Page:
The Federal Aviation Administration said Monday that it would consider a request by several companies to use drones for filming movies and TV shows.
The FAA plans to propose a formal rule for commercial drones by the end of the year, but regulations aren’t expected to be finalized until 2015.
Currently, the FAA is reviewing a request from seven aerial and photo and video production companies that seeks permission to use “unmanned aircraft systems” for the first time.
The companies that have filed petitions to receive exemptions are: Aerial Mob, Astraeus Aerial, Flying-Cam Inc., HeliVideo Productions, Pictorvision Inc., Vortex Aerial, and Snaproll Media, the FAA said in a statement.
The movie industry has been using drones with cameras overseas for some time, but Hollywood wants the technology to be a staple of filmmaking here in the U.S.
The motion picture companies are seeking exemption from regulations that address general flight rules, pilot certificate requirements, manuals, maintenance and equipment mandates.
“Hollywood wants to use drones badly,” said Neal Undgerleider who covers science and technology for Fast Company magazine. He said drones are not only cheaper than other filming methods, but they’re also safer. “When they do crash, frankly it causes much less damage than having a helicopter or a crane crash, and they are much more reliable,” Ungerleider said.
“Unmanned aircraft systems offer the motion picture and television industry an innovative and safer option for filming,” Neil Fried, the Motion Picture Association of America’s senior vice president of Government and Regulatory Affairs, said in a statement. “This new tool for storytellers will allow for creative and exciting aerial shots, and is the latest in a myriad of new technologies being used by our industry to further enhance the viewer experience.”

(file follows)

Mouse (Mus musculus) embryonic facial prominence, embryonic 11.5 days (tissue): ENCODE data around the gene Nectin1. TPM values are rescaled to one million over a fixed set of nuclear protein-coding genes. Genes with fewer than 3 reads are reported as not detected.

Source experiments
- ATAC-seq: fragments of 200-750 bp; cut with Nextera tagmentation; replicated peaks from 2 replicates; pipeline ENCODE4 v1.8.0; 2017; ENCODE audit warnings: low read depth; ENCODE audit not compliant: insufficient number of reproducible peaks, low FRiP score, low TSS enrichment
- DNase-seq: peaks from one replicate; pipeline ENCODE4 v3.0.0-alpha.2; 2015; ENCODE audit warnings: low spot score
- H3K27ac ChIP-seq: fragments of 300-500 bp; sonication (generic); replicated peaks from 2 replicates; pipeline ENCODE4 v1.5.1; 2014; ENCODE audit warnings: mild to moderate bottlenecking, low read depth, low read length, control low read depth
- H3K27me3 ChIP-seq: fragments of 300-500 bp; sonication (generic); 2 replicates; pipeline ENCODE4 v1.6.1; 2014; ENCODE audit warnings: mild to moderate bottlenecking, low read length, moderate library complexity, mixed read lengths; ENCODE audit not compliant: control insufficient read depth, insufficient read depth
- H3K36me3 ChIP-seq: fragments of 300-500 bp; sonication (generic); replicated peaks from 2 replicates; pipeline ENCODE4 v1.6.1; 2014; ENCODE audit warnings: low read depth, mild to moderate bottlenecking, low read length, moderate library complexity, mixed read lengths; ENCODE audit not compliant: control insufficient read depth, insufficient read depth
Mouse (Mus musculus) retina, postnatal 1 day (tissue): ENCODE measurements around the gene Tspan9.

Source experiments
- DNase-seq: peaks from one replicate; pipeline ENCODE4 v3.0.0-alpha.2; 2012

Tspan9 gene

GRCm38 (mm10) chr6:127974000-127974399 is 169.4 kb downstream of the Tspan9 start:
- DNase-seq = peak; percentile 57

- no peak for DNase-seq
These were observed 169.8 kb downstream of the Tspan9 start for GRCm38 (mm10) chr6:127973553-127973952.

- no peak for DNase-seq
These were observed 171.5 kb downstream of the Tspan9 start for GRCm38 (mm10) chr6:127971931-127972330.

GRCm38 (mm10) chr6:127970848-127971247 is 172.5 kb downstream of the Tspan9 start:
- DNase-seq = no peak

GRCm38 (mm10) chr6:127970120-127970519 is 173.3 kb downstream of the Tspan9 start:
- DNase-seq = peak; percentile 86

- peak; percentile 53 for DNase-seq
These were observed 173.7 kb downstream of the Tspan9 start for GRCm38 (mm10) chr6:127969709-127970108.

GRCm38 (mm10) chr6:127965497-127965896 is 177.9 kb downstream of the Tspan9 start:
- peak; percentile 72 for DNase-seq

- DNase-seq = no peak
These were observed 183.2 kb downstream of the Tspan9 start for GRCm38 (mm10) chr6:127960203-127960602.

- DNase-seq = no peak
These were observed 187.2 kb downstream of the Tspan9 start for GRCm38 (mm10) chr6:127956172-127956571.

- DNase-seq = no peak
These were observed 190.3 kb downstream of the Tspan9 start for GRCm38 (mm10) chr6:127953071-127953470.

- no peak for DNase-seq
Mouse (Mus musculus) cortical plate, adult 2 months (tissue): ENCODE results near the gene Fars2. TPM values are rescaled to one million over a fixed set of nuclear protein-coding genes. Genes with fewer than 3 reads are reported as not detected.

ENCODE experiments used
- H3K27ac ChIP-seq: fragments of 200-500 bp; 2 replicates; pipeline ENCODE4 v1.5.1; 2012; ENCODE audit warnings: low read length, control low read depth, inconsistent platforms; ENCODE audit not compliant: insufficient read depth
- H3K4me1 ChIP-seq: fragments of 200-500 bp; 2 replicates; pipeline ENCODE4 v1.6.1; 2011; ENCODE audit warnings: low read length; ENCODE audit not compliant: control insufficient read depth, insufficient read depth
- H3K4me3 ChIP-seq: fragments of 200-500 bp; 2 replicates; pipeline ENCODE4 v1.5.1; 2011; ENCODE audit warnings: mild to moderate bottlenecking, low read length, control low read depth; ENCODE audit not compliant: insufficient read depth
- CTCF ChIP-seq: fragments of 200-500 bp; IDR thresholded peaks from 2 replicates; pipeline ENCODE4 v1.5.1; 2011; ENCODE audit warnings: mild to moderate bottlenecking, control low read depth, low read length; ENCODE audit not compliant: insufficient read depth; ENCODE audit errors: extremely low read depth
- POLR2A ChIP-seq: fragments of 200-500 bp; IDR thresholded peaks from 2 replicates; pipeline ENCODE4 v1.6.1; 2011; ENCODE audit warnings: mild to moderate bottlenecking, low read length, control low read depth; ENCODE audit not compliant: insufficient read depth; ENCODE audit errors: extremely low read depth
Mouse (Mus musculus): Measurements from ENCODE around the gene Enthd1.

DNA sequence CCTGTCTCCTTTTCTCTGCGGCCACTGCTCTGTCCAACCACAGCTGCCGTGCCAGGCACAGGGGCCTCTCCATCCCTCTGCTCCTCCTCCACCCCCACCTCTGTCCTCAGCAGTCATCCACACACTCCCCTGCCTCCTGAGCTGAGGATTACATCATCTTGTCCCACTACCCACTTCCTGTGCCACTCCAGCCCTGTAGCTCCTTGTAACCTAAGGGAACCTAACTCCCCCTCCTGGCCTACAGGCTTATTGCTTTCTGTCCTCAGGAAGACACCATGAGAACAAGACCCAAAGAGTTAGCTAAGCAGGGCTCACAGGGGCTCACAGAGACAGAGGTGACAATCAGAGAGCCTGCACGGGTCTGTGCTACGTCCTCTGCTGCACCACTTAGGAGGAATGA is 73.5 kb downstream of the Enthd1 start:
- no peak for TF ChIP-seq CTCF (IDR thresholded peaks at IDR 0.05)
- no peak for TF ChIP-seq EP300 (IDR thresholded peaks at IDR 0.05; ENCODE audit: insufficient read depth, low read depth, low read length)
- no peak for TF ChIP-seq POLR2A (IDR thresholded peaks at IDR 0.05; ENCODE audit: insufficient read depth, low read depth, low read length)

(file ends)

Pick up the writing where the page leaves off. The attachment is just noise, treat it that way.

FAA spokesman Les Dorr said the authority would consider Hollywood’s proposals on their merits. “We have been contacted by four different industries, including the film industry, that have expressed interest in possibly applying for an exemption that would let them conduct tightly controlled, low-risk operations,” he confirmed. “We think we have the authority to possibly expand the commercial use of small unmanned aircrafts in very limited, controlled, low-risk circumstances, like movie sets.”
“If the exemption requests are granted, there could be tangible economic benefits as the agency begins to address the demand for commercial UAS operations,” the FAA wrote in a statement. “However, all the associated safety issues must be carefully considered to make sure any hazards are appropriately mitigated. The petitioner must still obtain operational approval from the FAA.”
FAA considers drone use for film and TV
The Federal Aviation Administration announced it will consider allowing certain companies in the film and television industry to use drones to shoot video.
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